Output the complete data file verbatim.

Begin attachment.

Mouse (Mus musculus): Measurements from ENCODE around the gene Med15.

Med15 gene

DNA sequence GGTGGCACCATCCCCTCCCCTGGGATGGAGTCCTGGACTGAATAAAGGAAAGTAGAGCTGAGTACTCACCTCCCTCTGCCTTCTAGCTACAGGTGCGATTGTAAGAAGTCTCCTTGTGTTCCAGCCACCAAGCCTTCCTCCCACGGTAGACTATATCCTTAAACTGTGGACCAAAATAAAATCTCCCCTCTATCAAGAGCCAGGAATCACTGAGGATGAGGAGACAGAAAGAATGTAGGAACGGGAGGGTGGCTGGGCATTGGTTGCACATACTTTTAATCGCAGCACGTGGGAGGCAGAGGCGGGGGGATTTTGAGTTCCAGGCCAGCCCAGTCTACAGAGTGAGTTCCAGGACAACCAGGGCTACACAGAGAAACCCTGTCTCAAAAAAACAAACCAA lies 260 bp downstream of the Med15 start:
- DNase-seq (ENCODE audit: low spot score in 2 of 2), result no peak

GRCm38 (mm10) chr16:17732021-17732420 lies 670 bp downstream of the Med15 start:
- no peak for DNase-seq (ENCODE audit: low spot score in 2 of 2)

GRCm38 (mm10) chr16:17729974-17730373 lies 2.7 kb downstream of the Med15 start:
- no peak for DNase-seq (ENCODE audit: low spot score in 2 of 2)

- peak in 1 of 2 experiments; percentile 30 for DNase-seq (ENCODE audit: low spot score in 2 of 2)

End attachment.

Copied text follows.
Mouse (Mus musculus): Measurements from ENCODE around the gene Med15.

Med15 gene

DNA sequence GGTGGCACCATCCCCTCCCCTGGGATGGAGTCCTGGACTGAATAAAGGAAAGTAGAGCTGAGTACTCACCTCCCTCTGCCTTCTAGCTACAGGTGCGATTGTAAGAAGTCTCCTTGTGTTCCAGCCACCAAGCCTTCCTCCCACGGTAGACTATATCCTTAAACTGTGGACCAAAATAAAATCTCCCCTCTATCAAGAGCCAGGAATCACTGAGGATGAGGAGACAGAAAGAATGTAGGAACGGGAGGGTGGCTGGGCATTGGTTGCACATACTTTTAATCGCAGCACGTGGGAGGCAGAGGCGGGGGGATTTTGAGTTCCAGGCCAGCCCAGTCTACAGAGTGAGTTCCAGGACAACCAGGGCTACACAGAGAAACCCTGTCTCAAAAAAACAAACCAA lies 260 bp downstream of the Med15 start:
- DNase-seq (ENCODE audit: low spot score in 2 of 2), result no peak

GRCm38 (mm10) chr16:17732021-17732420 lies 670 bp downstream of the Med15 start:
- no peak for DNase-seq (ENCODE audit: low spot score in 2 of 2)

GRCm38 (mm10) chr16:17729974-17730373 lies 2.7 kb downstream of the Med15 start:
- no peak for DNase-seq (ENCODE audit: low spot score in 2 of 2)

- peak in 1 of 2 experiments; percentile 30 for DNase-seq (ENCODE audit: low spot score in 2 of 2)